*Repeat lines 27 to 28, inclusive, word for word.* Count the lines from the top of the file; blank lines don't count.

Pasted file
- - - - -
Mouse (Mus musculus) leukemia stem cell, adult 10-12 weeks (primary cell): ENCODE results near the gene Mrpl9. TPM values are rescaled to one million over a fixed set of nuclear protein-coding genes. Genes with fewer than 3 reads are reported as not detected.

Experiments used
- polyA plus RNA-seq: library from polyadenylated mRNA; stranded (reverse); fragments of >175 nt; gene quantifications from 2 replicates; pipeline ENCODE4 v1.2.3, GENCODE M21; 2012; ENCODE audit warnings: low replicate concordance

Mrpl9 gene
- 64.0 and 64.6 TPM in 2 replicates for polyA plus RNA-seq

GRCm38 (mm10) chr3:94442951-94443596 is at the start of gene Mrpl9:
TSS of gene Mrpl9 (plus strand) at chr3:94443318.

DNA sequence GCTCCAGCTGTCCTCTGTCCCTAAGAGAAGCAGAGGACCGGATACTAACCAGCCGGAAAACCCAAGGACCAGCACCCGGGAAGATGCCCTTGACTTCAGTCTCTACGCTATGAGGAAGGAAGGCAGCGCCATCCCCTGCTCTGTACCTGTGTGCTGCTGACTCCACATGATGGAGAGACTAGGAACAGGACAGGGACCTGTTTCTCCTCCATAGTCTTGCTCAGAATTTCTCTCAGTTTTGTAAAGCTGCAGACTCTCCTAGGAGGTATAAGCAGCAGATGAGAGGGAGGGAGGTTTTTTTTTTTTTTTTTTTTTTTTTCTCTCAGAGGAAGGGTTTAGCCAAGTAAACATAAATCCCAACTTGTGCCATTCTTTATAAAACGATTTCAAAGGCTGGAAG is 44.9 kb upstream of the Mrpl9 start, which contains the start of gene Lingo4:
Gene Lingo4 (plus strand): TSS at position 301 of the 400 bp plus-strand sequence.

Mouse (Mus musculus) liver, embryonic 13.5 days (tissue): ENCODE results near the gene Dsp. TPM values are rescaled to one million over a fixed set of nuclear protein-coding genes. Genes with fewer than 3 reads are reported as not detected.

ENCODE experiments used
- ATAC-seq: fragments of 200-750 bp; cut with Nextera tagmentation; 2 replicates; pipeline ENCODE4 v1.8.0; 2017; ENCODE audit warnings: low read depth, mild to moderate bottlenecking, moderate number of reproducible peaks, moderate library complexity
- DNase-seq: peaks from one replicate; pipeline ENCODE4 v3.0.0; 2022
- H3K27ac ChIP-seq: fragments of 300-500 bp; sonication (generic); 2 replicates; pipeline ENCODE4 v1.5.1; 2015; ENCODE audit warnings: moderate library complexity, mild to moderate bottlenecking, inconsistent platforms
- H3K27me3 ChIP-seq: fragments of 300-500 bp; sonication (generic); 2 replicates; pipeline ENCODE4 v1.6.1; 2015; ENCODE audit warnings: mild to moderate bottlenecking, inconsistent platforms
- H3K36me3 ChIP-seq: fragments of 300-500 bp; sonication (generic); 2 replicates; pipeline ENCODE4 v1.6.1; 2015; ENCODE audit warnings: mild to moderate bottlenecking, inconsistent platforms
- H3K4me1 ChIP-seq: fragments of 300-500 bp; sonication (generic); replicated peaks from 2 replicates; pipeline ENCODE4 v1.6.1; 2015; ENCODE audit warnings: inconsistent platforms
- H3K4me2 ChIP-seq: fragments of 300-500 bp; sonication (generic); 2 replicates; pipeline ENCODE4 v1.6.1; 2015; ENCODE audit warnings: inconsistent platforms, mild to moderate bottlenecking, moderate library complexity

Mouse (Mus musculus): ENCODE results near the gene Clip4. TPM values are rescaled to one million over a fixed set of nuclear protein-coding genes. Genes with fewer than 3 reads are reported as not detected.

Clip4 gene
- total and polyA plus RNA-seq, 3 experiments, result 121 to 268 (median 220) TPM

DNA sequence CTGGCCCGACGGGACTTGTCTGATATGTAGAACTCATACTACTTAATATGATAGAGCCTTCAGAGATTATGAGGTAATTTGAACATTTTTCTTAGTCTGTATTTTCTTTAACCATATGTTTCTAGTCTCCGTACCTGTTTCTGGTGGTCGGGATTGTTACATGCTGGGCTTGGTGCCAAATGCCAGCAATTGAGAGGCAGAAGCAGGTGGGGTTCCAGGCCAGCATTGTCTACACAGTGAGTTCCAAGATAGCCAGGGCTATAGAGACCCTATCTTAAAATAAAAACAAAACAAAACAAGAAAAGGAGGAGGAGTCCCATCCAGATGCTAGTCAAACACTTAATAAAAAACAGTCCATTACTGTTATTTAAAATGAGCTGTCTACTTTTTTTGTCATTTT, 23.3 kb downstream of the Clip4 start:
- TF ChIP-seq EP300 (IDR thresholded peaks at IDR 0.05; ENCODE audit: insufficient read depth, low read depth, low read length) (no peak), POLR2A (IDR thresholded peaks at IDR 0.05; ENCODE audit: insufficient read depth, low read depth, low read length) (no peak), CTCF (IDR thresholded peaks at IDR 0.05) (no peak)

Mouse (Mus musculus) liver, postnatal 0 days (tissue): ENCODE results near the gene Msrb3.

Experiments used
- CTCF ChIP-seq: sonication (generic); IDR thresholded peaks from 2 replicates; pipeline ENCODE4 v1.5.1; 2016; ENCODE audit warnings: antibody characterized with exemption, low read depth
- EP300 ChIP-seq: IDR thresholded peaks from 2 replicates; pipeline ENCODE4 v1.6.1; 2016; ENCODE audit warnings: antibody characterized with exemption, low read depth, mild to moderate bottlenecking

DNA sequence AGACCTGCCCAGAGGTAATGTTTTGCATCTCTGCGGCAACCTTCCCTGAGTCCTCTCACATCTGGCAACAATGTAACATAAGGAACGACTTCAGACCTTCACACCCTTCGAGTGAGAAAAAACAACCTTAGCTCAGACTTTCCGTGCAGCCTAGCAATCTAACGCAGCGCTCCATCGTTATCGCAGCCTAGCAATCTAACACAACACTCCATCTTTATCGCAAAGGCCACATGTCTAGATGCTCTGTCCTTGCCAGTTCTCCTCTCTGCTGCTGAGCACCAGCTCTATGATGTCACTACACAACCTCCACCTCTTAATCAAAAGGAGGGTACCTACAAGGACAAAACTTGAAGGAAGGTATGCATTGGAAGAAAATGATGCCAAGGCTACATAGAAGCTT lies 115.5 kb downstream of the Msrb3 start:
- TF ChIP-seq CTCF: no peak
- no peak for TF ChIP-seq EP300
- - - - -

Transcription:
- EP300 ChIP-seq: IDR thresholded peaks from 2 replicates; pipeline ENCODE4 v1.6.1; 2016; ENCODE audit warnings: antibody characterized with exemption, low read depth, mild to moderate bottlenecking

DNA sequence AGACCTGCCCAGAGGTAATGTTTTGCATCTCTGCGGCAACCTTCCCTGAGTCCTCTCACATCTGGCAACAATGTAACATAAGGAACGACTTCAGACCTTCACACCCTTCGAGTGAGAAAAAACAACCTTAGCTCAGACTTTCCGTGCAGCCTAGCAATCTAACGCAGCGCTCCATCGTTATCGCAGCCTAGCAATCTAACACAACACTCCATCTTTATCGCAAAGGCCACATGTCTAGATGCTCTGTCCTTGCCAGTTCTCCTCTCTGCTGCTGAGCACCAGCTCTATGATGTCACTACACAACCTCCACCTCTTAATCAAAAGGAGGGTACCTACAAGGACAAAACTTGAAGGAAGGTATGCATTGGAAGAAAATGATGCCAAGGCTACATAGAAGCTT lies 115.5 kb downstream of the Msrb3 start: